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Foreman defeats Santos; Gomez defeats Karass by technical decision

By Jim Dower: Undefeated Yuri Foreman (28-0, 8 KO’s) beat World Boxing Association light middleweight champion Daniel Santos (32-4-1, 23 KO’s) by a 12-round unanimous decision in a fight that was marred by constant head butts in almost every round on Saturday night at the MGM Grand, in Las Vegas, Nevada.

Foreman, whose last bout against Cornelius Bundrage in June ended early due to a clash of heads, banged heads at a constant rate as he would dive forward head first in many of the rounds. Foreman, 29, hurt Santos in the 4th after crashing into him head first and stunning him. Foreman then threw a right hand as Santos was still reeling from the head butt.

foreman45343The right hand wasn’t very powerful, but the head looked like it must of really hurt. Foreman knocked Santos down in the 12th. Foreman landed a short left hand and dropped Santos in the round. Santos, at the time, was desperately trying to take Foreman out knowing that he was behind in the fight.

In the first four rounds of the fight, Foreman used a lot side to side movement and quick slashing attacks to land shots and get away before the southpaw Santos could respond with his own shots. Santos, 34, looked rusty and uncomfortable against Foreman.

This was Santo’s first fight in the past 15 months and he looked like he was feeling the effects from his inactivity. Since 2004, Santos has averaged one fight per year for some reason. He captured the WBA light middleweight title last year with a 6th round TKO win over then champion Joachim Alcine. However, that still didn’t get Santos back in the ring sooner to defend his title.

Foreman continued to have his way with Santos in rounds five though eight. Foreman clashed heads with Santos twice in the 6th round. Santos began to look really uncomfortable each time Foreman would come charging forward as if expecting to be hit with Foreman’s head. The head butts continued in the 7th round as the two fighters clashed heads twice very hard.

On the second head clash, Foreman was cut above his left eye. The fight was hard to watch because of the head butts and the movement from Foreman. He was dominating the action, but his diving forward with his head seemed to be one of the reasons for his ability to control the fight. The movement was less than pleasing to watch, because Foreman looked like a poor copy of Sergio Martinez.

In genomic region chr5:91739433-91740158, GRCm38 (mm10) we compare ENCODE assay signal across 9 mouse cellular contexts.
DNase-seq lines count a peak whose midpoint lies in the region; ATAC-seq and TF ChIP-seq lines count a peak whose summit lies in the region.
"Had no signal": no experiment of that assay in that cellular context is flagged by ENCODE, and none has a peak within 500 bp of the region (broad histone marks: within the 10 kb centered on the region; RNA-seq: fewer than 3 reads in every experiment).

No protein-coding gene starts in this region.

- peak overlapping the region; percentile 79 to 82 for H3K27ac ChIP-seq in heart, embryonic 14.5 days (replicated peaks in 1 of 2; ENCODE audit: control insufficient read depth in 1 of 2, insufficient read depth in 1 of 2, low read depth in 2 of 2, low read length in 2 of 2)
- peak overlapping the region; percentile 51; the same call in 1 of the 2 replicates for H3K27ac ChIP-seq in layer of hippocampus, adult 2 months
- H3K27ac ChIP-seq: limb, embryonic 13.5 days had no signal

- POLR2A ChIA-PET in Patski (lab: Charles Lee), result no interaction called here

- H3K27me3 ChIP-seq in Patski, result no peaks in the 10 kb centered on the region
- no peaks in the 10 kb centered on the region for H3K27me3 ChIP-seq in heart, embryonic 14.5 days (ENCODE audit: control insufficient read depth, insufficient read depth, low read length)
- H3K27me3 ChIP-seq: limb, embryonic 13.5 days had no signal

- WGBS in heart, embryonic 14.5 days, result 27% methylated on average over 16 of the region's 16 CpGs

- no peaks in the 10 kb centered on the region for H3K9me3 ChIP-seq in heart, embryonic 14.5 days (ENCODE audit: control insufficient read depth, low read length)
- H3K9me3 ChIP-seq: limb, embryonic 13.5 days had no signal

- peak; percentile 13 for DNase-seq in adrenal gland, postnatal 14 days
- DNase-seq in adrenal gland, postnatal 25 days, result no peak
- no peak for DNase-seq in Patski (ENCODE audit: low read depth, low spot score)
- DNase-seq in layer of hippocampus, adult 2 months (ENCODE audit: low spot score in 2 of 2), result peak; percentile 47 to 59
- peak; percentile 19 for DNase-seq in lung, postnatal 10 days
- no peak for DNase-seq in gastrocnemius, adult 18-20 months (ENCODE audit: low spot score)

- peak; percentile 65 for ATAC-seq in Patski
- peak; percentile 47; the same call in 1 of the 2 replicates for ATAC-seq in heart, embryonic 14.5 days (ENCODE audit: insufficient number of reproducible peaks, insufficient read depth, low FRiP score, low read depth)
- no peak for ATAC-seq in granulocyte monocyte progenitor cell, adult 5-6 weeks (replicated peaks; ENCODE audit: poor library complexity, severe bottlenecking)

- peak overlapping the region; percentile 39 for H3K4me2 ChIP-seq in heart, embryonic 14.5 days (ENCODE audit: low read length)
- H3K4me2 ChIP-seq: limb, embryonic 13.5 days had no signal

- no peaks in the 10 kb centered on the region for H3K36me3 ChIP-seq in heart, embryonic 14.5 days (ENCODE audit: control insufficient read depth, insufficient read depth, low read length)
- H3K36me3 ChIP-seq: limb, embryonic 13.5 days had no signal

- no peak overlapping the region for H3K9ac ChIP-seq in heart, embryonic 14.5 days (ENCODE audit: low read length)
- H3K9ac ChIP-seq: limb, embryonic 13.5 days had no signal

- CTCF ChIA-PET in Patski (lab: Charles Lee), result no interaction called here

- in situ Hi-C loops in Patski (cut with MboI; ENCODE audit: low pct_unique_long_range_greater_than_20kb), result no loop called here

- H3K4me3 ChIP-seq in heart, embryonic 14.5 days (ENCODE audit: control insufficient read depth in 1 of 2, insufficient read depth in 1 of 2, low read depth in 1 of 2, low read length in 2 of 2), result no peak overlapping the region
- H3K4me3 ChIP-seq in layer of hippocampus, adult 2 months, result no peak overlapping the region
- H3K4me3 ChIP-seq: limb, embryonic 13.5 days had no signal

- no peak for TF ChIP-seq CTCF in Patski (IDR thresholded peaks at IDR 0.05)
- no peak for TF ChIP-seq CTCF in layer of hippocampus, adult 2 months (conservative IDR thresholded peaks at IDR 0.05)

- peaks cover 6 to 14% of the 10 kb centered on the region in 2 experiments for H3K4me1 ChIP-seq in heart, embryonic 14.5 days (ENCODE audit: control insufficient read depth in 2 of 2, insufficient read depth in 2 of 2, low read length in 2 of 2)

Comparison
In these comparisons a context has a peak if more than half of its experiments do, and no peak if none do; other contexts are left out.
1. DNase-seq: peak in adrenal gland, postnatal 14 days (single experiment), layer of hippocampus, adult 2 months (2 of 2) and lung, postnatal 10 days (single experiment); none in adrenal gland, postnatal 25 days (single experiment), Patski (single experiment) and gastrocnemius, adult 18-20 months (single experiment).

The 8th round had three head butts between the fighter. It was a close round as Santos landed some hard left hands. Foreman fought well in the 9th through 11th, looking to be the fresher fighter over this period of action. There was two more head butts in the 10th round. Foreman used a lot of side to side movement in the 11th, and hit and ran much of the time.

Near the end of the round, Foreman literally turned his back and ran from Santos while along the ropes. It looked very amateurish as Santos pursued him and was just about to tag Foreman in the back of the head when the round ended. Foreman then ran into the side of the ropes and bounced off, losing his balance. In the 12th, Foreman ran through most of the round and seemed to be content with running out the clock.

Santos pressured him constantly in the round loading up with every shot. Late in the round, Foreman knocked Santos down with a short left to the head as Santos came flying forward trying to connect with a shot. He looked to be hurt from the left hand from Foreman. However, Foreman wasn’t interested in trying to finish him off and was content with using side to side movement to run out the remaining seconds on the clock.


In welterweight action on the card, contender Jesus Soto Karass (24-4-3, 16 KO’s) sabotaged his own efforts by throwing numerous low blows in his fight with the tough Alfonso Gomez (21-4-2, 10 KO’s), which resulted in Karass being docked 1 point in both the 3rd and 4th rounds. The fight was stopped ultimately in the 6th round due to a cut above the right eye of Gomez was caused by a clash of heads in the 3rd round. Gomez, 29, dominated the action in rounds one through four, using his jab and hooks to get the better of the 5’10” Karass.

The cut worsened in the 5th, as blood dripped constantly from it making it hard for Gomez to see. Karass came back in the 5th and 6th and appeared to get the better of Gomez with left-right combinations. The action was stopped in the 6th and the fight was ruled a technical decision. In winning the fight, Gomez captured the vacant World Boxing Council Continental Americas welterweight title.

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